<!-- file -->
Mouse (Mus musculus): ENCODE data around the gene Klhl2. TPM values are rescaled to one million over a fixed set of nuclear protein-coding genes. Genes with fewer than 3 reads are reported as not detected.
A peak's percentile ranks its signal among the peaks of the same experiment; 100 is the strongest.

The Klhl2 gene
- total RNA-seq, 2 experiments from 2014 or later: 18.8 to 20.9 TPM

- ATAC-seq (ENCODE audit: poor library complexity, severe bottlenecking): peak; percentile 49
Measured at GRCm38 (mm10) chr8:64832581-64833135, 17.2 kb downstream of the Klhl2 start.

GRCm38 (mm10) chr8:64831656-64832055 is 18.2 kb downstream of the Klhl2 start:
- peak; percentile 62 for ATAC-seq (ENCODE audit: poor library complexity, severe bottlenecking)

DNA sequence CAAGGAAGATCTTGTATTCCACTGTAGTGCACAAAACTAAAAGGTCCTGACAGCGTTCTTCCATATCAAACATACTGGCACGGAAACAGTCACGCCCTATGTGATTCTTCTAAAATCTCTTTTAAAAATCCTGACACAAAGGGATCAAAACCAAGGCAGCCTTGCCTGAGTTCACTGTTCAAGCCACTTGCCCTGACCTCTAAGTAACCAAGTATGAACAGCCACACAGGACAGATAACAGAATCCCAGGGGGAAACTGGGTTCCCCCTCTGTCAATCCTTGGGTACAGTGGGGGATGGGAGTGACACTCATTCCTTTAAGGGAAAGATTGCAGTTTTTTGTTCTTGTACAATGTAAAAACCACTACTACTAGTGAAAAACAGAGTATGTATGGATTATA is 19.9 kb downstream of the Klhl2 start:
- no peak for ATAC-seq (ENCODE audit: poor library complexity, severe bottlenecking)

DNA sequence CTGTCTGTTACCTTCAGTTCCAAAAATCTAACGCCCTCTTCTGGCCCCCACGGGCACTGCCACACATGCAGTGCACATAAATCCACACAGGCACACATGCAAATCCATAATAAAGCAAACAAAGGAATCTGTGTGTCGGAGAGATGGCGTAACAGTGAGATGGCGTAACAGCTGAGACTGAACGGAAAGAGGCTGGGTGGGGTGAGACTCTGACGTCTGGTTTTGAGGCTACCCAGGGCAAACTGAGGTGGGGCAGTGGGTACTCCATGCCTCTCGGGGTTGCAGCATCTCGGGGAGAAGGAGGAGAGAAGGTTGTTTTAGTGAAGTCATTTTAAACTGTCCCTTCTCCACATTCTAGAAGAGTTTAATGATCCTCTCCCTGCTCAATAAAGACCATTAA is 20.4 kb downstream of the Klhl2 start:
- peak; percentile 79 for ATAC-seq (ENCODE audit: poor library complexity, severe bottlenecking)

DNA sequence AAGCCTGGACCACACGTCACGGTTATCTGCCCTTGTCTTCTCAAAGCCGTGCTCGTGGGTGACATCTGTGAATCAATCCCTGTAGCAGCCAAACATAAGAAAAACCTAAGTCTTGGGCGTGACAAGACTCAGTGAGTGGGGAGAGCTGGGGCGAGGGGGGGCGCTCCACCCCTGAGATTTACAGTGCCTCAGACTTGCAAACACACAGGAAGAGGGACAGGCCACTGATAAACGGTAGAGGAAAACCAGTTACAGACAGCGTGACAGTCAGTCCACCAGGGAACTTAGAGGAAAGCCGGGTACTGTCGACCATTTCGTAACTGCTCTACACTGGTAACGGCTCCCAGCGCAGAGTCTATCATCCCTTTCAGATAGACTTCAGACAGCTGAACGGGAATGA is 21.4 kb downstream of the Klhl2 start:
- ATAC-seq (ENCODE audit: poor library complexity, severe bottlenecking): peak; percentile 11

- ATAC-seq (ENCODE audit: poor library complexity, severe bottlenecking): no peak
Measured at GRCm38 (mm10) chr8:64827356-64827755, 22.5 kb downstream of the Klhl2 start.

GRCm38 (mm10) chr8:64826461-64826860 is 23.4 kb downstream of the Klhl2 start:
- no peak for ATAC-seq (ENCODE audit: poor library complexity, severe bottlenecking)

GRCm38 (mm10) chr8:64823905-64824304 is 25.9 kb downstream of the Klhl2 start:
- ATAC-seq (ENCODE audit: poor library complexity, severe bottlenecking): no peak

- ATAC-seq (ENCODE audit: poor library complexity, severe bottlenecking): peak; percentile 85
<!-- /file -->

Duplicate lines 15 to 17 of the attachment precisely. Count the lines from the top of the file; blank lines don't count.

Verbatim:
- ATAC-seq (ENCODE audit: poor library complexity, severe bottlenecking): no peak
Measured at GRCm38 (mm10) chr8:64827356-64827755, 22.5 kb downstream of the Klhl2 start.

GRCm38 (mm10) chr8:64826461-64826860 is 23.4 kb downstream of the Klhl2 start: